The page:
“There’s not really a great place for him to jump here,” she explained. “There are high school tracks that have long-jump pits, but most of them don’t have a long enough runway.”

As for the Olympics being pushed back until next summer, she’s trying to look at the positive — no matter how hard it may be. Diamond League meets are postponed until at least June.

“Building this has been such an incredible distraction,” Morris said. “The pole vaulting here will allow me to just go out and have fun.”

MORE: NBCSN Olympic Games Week TV, live stream schedule

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Carissa Moore the latest Olympian to receive Sullivan Award

Carissa Moore
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Carissa Moore, who won surfing’s Olympic debut in Tokyo, joined a long list of gold medalists to receive the Sullivan Award, which has honored an outstanding U.S. athlete outside of major professional sports (usually NCAA or an Olympian) since 1930.

The other finalists were Olympic wrestler Jordan Burroughs, Heisman Trophy-winning quarterback Bryce Young, NCAA Softball Player of the Year Jocelyn Alo and NCAA Baseball Player of the Year Ivan Melendez.

Moore followed her Olympic title in 2021 by finishing second in the season-long World Surf League, upset by Australian Stephanie Gilmore in the finals in September. Most of the 2024 Olympic spots will be determined by next season’s World Surf League standings.

She is the first surfer to win the Sullivan Award.

Past honorees include Michael PhelpsCarl Lewis and Eric Heiden.

The Sullivan Award “recognizes the outstanding athlete whose athletic accomplishments are complemented by qualities of leadership, character and sportsmanship.”

The Associated Press contributed to this report.

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Olympians/Paralympians to win Sullivan Award since 2000
2022: Carissa Moore (Surfing)
2021: Simone Biles (Gymnastics) and Caeleb Dressel (Swimming)
2018: Kyle Snyder (Wrestling)
2016: Breanna Stewart (Basketball, shared award)
2013: Missy Franklin (Swimming)
2011: Evan Lysacek (Figure Skating)
2009: Shawn Johnson (Gymnastics)
2007: Jessica Long (Swimming, Paralympics)
2005: Paul Hamm (Gymnastics)
2004: Michael Phelps (Swimming)
2003: Sarah Hughes (Figure Skating)
2002: Michelle Kwan (Figure Skating)
2001: Rulon Gardner (Wrestling)

Long jumper accused of false information to get Olympic spot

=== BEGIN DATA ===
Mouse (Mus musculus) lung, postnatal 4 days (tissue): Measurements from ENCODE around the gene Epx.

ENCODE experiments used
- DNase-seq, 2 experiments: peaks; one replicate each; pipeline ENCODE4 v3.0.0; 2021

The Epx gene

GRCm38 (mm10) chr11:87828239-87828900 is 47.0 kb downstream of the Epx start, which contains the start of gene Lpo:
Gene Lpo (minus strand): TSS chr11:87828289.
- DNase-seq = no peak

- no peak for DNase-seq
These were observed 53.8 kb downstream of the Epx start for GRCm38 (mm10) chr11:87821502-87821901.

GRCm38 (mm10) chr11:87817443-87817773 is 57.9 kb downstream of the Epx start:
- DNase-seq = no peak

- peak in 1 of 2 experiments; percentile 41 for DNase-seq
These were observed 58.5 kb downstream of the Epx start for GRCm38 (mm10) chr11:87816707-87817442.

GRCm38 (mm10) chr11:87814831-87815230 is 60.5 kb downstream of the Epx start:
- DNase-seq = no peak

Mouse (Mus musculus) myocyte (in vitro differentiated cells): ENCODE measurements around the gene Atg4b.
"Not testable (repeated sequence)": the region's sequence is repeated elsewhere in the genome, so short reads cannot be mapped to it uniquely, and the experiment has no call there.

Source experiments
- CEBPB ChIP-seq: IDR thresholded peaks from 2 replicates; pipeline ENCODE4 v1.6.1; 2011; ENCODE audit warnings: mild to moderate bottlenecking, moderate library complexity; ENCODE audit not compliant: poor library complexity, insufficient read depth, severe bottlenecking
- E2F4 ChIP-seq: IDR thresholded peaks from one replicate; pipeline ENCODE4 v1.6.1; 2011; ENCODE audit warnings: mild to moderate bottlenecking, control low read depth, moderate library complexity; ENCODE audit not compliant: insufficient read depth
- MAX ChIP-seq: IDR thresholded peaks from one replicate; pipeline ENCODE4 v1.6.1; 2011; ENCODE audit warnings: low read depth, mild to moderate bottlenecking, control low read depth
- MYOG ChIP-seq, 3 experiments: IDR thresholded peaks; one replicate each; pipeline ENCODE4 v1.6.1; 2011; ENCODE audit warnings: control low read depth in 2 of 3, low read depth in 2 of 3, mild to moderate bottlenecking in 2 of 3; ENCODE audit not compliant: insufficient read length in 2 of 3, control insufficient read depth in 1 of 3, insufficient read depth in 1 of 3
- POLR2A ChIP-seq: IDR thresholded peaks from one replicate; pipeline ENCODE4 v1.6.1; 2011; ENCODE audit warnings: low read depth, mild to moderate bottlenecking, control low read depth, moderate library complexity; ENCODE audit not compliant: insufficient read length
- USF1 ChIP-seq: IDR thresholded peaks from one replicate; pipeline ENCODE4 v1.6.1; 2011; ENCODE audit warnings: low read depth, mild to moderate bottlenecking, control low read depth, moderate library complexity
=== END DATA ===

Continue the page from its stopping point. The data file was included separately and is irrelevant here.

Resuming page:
Izmir Smajlaj
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A long jumper and two officials from Albania could face bans after they were accused of submitting false information that helped the athlete get a spot at the Tokyo Olympics last year.

The Athletics Integrity Unit said Friday it had charged long jumper Izmir Smajlaj, Albanian track federation president Gjegj Ruli and the federation’s general secretary Nikolin Dionisi with disciplinary offenses over a competition held in Albania in May 2021, two months before the Tokyo Olympics. They are all provisionally suspended until the case is resolved.

Smajlaj was named as the competition winner with a national-record jump of 8.16 meters.

“It is alleged that false information was submitted to World Athletics and the AIU in support of this competition result,” the AIU said.

Smajlaj’s result wasn’t good enough to qualify for the Olympics outright, but he got a place under the “universality” rule that allows countries to send one male and female athlete to the Olympic track events. Those athletes still have to provide evidence they have met a certain standard to compete.

Smajlaj jumped 7.86 meters at the Olympics as he failed to qualify for the final.

The AIU said in September that Albania was one of seven countries on a “competition manipulation watch list” along with Turkey, Uzbekistan, Moldova, Georgia, Kyrgyzstan and Armenia.

It’s not the first time Tokyo Olympic qualifiers have allegedly been manipulated. Swimming’s world governing body FINA said last year there was “nefarious behavior” around two swim meets in Uzbekistan just before the Olympics and refused to recognize the results. An Indian swimmer who took part in one of the meets said the results were faked and that he had been offered a bribe to keep quiet.